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See detailEFFECTS OF SUBLIMINAL PRIMING ON NONCONSCIOUS GOAL PURSUIT AND EFFORT-RELATED CARDIOVASCULAR RESPONSE
Capa, Rémi ULg; Cleeremans, Axel; Bustin, Gaëlle ULg et al

in Social Cognition (2011), 29(4), 430-444

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See detailEffects of sunshine/rain cycles on the behaviour of repairing systems
Courard, Luc ULg; Degeimbre, Robert ULg; Darimont, Anne ULg et al

in Ohama, Y.; Puterman, M. (Eds.) Adhesion between polymers and concrete (1999)

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See detailEffects of superthermal particles on waves in magnetized space plasmas
Hellberg, M.; Mace, R.; Cattaert, Tom ULg

in Space Science Reviews (2005), 121(1-4), 127-139

Distributions with excess numbers of superthermal particles are common in space environments. They are well modelled by the isotropic kappa distribution, or, where magnetic effects are important, the ... [more ▼]

Distributions with excess numbers of superthermal particles are common in space environments. They are well modelled by the isotropic kappa distribution, or, where magnetic effects are important, the kappa-Maxwellian. This paper presents a review of some studies of electrostatic and electromagnetic waves in such plasmas, based on the associated generalized plasma dispersion functions, Z(kappa) and Z(kappa M). In particular, the effects of low values of kappa are considered, i.e. strongly accelerated distribution functions. Recently the full susceptibility tensor for oblique propagation of electromagnetic waves in a kappa-Maxwellian magnetoplasma has been established and has been applied to the study of whistler waves. [less ▲]

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See detailEffects of surfactin on membrane models displaying lipid phase separation.
Deleu, Magali ULg; Lorent, Joseph; Lins, Laurence ULg et al

in Biochimica et Biophysica Acta (2013), 1828(2), 801-815

Surfactin, a bacterial amphiphilic lipopeptide is attracting more and more attention in view of its bioactive properties which are in relation with its ability to interact with lipids of biological ... [more ▼]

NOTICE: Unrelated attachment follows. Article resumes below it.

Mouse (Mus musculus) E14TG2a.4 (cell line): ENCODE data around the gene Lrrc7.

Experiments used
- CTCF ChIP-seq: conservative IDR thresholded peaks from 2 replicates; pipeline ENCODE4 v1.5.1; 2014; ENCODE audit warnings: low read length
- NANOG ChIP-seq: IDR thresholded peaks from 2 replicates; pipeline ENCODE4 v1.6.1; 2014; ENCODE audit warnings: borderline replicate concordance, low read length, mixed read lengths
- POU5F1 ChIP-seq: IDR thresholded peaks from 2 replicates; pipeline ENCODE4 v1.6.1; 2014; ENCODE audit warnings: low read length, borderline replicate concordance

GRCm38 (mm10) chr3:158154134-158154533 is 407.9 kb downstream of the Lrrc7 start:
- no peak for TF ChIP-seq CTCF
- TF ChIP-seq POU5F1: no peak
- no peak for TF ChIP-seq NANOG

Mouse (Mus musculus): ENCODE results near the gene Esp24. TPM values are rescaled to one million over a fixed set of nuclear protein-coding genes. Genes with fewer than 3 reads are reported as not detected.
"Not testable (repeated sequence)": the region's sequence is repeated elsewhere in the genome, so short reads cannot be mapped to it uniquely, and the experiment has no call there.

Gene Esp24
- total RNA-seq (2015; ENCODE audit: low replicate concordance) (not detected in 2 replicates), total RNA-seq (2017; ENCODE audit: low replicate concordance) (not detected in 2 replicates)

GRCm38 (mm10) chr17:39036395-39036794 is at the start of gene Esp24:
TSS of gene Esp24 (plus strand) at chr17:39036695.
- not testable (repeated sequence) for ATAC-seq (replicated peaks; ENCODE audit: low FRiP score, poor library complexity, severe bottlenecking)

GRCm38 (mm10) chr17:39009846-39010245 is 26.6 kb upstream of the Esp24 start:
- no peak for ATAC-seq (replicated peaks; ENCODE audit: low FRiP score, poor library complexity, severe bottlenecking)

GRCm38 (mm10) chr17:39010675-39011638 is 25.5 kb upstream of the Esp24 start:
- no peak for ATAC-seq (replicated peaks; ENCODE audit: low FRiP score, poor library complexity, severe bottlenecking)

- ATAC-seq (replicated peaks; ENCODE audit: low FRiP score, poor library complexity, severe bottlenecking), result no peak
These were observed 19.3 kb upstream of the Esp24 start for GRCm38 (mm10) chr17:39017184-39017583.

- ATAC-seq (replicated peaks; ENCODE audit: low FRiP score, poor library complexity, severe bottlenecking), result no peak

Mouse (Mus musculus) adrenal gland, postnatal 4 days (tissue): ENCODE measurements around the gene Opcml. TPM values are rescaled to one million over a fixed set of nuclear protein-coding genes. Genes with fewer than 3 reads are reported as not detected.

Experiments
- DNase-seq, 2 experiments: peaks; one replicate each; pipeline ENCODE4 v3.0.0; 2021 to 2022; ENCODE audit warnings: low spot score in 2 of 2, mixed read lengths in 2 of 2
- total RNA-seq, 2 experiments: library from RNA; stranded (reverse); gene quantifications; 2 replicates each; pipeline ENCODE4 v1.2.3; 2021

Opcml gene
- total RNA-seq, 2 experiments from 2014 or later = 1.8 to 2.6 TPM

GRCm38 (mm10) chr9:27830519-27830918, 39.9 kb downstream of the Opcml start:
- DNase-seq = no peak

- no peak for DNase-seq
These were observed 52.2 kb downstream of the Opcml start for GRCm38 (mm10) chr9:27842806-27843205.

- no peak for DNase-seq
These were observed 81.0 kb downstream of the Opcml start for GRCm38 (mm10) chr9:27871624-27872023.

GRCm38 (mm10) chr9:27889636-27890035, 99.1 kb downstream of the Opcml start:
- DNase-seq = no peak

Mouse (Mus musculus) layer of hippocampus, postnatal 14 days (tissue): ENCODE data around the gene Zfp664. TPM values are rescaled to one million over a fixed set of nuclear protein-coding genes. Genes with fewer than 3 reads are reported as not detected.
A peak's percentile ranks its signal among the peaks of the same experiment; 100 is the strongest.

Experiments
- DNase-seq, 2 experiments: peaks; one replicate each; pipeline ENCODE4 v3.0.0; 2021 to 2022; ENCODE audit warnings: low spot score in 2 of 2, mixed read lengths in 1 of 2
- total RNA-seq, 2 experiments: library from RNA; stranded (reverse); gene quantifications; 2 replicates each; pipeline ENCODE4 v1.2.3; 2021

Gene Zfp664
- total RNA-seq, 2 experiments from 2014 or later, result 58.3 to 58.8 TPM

Surfactin, a bacterial amphiphilic lipopeptide is attracting more and more attention in view of its bioactive properties which are in relation with its ability to interact with lipids of biological membranes. In this work, we investigated the effect of surfactin on membrane structure using model of membranes, vesicles as well as supported bilayers, presenting coexistence of fluid-disordered (DOPC) and gel (DPPC) phases. A range of complementary methods was used including AFM, ellipsometry, dynamic light scattering, fluorescence measurements of Laurdan, DPH, calcein release, and octadecylrhodamine B dequenching. Our findings demonstrated that surfactin concentration is critical for its effect on the membrane. The results suggest that the presence of rigid domains can play an essential role in the first step of surfactin insertion and that surfactin interacts both with the membrane polar heads and the acyl chain region. A mechanism for the surfactin lipid membrane interaction, consisting of three sequential structural and morphological changes, is proposed. At concentrations below the CMC, surfactin inserted at the boundary between gel and fluid lipid domains, inhibited phase separation and stiffened the bilayer without global morphological change of liposomes. At concentrations close to CMC, surfactin solubilized the fluid phospholipid phase and increased order in the remainder of the lipid bilayer. At higher surfactin concentrations, both the fluid and the rigid bilayer structures were dissolved into mixed micelles and other structures presenting a wide size distribution. [less ▲]